Classification standards should be tightly integrated with processes for identity and access management (for both employees and vendors). Without the implementation of security authorizations, classification of data will fall short of preventing data exposure. Organizations need to consider these authorizations at all relevant levels, including access to networks, file shares, applications and databases.

Technical Controls

Technical controls can reduce the risk of IP theft, too.

Border Controls
As with most areas of data security, the most critical (and logical) control points for IP data relate to the borders of an organization’s network. Controls around outbound email, permissible data transfer mechanisms, inspection of encrypted traffic and the use of cloud services are vital to preventing the theft of the low-hanging fruit of IP data. Implementing these controls can be easier said than done, but organizations should not leave these concepts out of a broader IP protection campaign.

Data Discovery
As organizations seek to better control their IP, it is necessary to understand the scope and usage of such data across the organization. This is a particularly daunting task for large organizations with many product lines, manufacturing facilities, international offices or vendor relationships, but no organization can protect an asset if it is unaware of the asset’s existence. This is where data discovery tools become crucial for managing IP.

These tools can come in multiple forms, such as passive network monitoring, active device scanning or user-based flagging. Data discovery tools that perform automatic scans to discover where data reside are included in numerous data loss prevention (DLP) tool sets and also are available as stand-alone products and services. In the coming years, advancements in machine learning techniques will yield new tools to help automate these discovery efforts, and some technology vendors already are moving in this direction. However, no magic bullet solutions exist at this point. Organizations need to select tools that are designed specifically to identify the types of data in which they are interested. This approach likely will result in the adoption of multiple tools to identify data across repositories such as databases, file shares, local files, email and cloud services.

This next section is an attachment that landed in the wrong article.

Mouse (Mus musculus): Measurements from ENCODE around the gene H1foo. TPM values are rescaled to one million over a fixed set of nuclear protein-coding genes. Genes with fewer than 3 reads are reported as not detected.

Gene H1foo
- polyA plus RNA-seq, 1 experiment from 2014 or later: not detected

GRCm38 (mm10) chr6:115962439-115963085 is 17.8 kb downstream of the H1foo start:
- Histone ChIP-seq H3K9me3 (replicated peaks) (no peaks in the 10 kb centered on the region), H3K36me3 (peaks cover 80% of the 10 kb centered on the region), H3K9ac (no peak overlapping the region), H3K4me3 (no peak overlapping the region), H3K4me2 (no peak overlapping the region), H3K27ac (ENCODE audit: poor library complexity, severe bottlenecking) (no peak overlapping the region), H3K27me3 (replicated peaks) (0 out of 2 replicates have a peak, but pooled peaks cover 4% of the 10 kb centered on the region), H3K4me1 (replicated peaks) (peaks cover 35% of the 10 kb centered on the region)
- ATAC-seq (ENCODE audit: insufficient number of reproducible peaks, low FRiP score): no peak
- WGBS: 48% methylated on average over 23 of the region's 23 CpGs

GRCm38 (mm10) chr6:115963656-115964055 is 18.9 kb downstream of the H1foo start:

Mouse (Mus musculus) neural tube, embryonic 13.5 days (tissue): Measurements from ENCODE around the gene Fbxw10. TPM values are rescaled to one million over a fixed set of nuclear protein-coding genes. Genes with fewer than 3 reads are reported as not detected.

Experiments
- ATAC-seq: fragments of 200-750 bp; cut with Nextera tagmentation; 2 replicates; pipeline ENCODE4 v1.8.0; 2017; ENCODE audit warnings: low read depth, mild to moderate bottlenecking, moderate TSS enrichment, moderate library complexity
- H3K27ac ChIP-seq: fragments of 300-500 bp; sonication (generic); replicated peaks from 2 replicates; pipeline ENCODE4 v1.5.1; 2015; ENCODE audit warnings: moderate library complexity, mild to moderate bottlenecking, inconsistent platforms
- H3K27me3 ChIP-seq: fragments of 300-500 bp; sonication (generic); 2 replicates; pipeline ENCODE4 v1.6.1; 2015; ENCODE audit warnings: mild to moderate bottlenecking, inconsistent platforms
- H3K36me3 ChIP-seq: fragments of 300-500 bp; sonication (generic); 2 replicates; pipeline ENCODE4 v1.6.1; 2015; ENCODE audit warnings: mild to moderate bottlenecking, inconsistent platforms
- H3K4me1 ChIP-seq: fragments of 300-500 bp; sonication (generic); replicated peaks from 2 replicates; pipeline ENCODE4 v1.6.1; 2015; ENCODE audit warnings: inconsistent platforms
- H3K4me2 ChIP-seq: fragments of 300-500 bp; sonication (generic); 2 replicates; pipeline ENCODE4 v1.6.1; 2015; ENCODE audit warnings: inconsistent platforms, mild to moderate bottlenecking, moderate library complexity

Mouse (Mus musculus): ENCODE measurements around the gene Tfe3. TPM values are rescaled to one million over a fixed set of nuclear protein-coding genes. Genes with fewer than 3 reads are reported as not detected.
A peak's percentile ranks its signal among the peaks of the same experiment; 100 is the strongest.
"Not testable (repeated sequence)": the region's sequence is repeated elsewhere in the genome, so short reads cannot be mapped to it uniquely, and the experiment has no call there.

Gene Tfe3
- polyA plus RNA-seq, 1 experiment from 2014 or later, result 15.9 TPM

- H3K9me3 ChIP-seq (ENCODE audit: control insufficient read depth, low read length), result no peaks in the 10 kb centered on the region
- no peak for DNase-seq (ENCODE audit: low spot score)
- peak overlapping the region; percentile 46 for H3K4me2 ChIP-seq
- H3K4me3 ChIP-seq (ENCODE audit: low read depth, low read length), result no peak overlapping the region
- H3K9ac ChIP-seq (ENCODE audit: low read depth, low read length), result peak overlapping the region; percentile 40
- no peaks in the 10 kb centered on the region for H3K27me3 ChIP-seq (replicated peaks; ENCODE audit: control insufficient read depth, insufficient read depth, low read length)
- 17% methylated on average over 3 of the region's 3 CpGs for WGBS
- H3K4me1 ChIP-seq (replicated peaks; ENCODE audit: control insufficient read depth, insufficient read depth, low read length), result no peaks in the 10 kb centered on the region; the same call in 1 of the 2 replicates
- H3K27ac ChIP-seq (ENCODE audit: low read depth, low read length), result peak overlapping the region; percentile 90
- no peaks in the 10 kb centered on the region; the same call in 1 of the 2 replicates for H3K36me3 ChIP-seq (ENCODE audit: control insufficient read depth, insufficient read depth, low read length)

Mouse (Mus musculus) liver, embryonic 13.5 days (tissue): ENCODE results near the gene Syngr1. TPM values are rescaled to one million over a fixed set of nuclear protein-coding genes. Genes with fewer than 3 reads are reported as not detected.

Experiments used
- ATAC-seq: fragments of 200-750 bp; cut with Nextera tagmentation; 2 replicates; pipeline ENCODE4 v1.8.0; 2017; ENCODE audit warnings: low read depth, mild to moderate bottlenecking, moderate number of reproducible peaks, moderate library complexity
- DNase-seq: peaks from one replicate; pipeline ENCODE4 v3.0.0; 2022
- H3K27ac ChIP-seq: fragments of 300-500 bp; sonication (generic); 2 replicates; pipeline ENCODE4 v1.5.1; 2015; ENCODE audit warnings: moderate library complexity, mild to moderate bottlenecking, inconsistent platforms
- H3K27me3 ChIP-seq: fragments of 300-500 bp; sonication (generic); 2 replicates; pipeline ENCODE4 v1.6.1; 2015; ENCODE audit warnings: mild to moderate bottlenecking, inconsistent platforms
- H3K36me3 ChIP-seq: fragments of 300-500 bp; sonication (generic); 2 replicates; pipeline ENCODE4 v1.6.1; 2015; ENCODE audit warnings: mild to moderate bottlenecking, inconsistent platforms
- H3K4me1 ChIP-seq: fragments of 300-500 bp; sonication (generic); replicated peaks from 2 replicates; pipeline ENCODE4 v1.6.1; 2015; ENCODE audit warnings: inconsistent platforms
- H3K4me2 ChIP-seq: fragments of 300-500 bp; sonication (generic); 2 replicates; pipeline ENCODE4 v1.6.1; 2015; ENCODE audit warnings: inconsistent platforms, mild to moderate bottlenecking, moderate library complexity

Data Loss Prevention
Assuming that an organization has a strong grasp of the type of IP data it uses, how the data are classified and where the data reside on the network, it can use DLP technologies to further control the data. DLP solutions come in several forms that address specific areas or technical components of IT infrastructure, including email, end points, cloud services or movement throughout the internal network. The appropriate tools will depend heavily on the organization’s specific areas of risk in terms of data format, movement and sensitivity.

Revision and Source Code Control Systems
IP data that take the form of source code or files that are subject to constant modification and revision should be managed and monitored by a version-control system. As with all sensitive IT systems, a version-control system should be accessible only by authorized personnel, hardened and subject to robust monitoring. Central repositories such as these often are complemented by the use of DLP technologies. Any anomalies regarding the movement of data or unauthorized modification should be investigated to preserve the confidentiality and integrity of IP.

Getting Started

For organizations that want to more effectively manage the security of their IP, the process should begin with a simple three-step approach:

  1. Identify. Organizations must first identify and understand their data. Surveys can be a very useful tool to get the process rolling. By surveying employees from across the business, an organization can begin to understand the scope and complexity of its IP and then narrow the focus for more detailed conversations and evaluation. Examples of survey questions include:
    • How does your team define IP?
    • What are your thresholds for considering something sensitive?
    • Which form does the IP with which you work tend to take? Conceptual format? File format?
    • Do you tag or classify IP in any way?
    • What are the specific repositories used to store IP? File shares, databases, code repositories, etc.?
    An organization also can identify IP through the use of automated tools that can scan networks based on file type, file content (natural language processing), metadata or classification tags. The usefulness of these tools will depend on the form of the organization’s IP: The more IP takes a defined form or has consistent markers, the more effective the tools will be.